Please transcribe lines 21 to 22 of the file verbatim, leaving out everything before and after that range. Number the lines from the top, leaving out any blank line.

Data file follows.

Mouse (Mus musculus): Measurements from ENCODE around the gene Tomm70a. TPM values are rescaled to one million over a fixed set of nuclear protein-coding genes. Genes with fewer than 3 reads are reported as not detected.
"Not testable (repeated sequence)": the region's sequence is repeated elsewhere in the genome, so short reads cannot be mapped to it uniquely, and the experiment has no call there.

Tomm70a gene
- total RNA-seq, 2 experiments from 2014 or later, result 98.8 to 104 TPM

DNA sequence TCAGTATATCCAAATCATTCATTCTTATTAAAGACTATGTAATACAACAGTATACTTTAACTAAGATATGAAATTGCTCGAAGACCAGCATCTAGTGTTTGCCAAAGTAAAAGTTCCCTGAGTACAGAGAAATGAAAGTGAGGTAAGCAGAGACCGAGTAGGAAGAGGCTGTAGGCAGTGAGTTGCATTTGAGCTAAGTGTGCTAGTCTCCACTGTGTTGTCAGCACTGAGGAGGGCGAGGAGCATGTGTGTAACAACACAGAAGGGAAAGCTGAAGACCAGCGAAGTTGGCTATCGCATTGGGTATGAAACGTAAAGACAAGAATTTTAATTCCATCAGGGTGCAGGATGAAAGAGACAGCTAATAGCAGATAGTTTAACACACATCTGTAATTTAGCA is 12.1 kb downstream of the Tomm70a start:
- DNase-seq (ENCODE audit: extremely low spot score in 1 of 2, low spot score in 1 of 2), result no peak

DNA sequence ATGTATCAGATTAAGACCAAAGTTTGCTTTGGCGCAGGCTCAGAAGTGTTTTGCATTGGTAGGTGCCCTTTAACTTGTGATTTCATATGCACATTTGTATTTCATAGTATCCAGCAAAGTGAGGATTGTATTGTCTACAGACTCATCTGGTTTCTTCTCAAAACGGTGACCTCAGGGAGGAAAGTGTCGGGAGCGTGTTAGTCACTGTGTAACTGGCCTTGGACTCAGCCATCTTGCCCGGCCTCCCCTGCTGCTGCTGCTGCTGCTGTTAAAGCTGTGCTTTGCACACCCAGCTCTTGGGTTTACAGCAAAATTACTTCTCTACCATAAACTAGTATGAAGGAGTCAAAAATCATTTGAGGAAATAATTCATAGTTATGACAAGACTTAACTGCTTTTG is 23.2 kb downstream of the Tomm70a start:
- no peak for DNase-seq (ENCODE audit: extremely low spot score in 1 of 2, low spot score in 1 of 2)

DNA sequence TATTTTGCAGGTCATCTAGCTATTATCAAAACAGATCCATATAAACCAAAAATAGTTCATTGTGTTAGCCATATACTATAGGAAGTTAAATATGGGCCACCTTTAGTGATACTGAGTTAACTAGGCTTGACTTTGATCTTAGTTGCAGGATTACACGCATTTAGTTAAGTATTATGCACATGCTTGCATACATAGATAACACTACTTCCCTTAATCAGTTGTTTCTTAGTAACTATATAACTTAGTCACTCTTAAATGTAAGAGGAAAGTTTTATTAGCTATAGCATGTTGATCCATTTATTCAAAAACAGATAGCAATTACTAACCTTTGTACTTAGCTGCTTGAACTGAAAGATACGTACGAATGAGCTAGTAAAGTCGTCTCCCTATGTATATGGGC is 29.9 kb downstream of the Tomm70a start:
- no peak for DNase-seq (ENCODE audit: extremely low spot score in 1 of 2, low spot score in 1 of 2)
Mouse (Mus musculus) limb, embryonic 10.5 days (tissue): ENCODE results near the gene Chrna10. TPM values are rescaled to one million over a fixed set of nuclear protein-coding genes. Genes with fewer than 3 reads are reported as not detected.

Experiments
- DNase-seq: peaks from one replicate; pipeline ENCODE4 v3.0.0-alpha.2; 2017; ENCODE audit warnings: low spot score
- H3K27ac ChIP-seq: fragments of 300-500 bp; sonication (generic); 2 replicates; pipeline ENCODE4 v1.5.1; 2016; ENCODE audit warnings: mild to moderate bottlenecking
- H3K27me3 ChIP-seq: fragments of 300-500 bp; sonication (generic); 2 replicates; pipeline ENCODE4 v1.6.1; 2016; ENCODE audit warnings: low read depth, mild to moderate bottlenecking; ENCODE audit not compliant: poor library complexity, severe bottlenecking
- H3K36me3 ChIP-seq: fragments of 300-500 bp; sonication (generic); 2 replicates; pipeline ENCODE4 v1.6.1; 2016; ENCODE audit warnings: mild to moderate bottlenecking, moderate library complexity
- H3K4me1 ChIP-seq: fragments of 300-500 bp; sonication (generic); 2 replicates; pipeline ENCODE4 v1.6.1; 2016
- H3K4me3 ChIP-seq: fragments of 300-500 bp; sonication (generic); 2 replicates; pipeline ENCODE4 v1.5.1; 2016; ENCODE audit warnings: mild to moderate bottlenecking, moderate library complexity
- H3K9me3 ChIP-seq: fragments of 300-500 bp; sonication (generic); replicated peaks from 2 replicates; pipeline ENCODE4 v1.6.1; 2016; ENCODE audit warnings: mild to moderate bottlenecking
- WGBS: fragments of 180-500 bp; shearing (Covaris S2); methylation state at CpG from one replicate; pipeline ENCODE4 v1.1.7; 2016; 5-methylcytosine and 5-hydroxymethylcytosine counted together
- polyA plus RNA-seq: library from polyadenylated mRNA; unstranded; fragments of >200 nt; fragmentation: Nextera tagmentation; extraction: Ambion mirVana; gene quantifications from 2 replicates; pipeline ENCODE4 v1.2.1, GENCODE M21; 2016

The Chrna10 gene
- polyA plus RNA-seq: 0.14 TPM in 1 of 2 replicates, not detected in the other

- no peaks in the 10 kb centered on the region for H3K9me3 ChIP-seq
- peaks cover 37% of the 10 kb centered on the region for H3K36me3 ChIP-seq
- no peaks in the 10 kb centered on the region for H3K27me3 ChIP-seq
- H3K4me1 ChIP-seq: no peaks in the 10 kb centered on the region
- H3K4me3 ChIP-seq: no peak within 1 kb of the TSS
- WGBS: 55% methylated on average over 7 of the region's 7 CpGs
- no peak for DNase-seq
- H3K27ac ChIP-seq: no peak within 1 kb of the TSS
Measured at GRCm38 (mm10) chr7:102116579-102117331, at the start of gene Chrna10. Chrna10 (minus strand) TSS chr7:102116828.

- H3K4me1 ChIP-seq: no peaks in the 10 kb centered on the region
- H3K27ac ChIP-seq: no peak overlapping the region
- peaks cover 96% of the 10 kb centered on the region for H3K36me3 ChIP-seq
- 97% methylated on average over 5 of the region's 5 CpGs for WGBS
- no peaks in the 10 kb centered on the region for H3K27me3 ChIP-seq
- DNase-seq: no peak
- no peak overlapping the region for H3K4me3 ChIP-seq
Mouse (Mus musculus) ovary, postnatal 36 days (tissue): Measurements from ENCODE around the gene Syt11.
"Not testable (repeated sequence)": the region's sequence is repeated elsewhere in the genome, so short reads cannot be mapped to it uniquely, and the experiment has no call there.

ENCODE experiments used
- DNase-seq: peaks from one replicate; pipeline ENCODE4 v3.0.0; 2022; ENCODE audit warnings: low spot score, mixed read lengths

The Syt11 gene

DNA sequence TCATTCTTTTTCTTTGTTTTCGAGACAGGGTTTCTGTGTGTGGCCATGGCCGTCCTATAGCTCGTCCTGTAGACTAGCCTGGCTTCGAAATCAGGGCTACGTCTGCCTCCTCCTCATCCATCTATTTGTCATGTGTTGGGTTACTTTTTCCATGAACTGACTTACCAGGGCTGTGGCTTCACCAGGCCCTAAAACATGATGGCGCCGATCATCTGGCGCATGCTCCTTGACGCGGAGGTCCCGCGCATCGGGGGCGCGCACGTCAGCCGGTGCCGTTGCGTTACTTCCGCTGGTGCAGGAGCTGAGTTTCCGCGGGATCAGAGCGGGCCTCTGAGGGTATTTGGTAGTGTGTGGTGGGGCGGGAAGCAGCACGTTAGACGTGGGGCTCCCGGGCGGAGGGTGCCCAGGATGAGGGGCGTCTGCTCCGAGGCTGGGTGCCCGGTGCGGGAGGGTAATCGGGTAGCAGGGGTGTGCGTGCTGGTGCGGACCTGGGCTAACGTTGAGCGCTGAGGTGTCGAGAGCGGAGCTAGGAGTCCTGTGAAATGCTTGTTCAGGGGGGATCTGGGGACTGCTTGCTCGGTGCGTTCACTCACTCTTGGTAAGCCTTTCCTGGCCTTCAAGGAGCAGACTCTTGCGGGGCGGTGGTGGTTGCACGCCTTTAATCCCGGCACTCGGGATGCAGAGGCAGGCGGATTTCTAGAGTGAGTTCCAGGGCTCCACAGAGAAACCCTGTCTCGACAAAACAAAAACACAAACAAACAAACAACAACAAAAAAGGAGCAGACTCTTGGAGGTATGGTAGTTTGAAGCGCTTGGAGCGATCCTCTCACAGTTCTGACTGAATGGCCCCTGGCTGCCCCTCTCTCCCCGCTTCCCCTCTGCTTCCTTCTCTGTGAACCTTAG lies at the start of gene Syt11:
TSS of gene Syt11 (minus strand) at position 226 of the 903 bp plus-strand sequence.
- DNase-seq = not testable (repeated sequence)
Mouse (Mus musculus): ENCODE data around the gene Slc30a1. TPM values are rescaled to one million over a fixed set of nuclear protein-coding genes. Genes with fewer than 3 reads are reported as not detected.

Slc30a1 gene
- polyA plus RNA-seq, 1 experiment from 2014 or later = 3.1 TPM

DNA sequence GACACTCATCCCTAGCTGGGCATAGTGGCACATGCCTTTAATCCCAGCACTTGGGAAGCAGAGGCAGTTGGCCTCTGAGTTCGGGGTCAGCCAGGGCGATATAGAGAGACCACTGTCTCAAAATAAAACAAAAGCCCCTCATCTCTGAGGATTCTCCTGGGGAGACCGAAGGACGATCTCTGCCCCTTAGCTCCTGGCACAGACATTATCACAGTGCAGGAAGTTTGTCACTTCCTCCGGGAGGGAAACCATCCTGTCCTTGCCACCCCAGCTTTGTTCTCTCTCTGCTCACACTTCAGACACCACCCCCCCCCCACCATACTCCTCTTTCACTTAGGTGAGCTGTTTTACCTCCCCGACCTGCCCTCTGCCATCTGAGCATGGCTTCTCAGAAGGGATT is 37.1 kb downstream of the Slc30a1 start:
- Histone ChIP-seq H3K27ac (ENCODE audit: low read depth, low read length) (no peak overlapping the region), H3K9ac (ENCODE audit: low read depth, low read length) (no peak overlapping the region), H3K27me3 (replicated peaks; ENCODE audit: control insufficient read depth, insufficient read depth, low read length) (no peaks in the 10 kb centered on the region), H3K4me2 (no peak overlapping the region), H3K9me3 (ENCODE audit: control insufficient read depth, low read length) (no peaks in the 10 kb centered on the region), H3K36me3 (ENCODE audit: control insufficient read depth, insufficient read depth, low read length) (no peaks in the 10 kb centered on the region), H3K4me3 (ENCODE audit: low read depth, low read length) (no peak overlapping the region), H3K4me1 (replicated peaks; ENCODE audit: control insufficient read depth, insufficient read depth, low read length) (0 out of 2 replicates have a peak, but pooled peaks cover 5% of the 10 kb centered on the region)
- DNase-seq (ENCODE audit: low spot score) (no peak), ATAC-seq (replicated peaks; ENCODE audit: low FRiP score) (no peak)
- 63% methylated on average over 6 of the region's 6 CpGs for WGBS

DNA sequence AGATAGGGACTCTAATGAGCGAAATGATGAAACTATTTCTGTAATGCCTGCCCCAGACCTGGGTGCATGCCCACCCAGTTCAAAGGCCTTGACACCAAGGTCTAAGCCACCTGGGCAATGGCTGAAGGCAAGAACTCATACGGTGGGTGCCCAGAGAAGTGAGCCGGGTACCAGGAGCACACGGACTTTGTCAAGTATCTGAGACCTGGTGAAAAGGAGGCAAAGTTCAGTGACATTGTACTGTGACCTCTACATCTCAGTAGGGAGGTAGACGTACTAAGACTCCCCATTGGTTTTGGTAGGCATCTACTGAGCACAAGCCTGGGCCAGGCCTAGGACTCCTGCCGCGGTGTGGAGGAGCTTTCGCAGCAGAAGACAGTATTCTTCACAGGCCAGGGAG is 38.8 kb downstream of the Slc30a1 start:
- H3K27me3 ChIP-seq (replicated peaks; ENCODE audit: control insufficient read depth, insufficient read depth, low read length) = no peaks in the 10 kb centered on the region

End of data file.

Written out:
- polyA plus RNA-seq: library from polyadenylated mRNA; unstranded; fragments of >200 nt; fragmentation: Nextera tagmentation; extraction: Ambion mirVana; gene quantifications from 2 replicates; pipeline ENCODE4 v1.2.1, GENCODE M21; 2016

The Chrna10 gene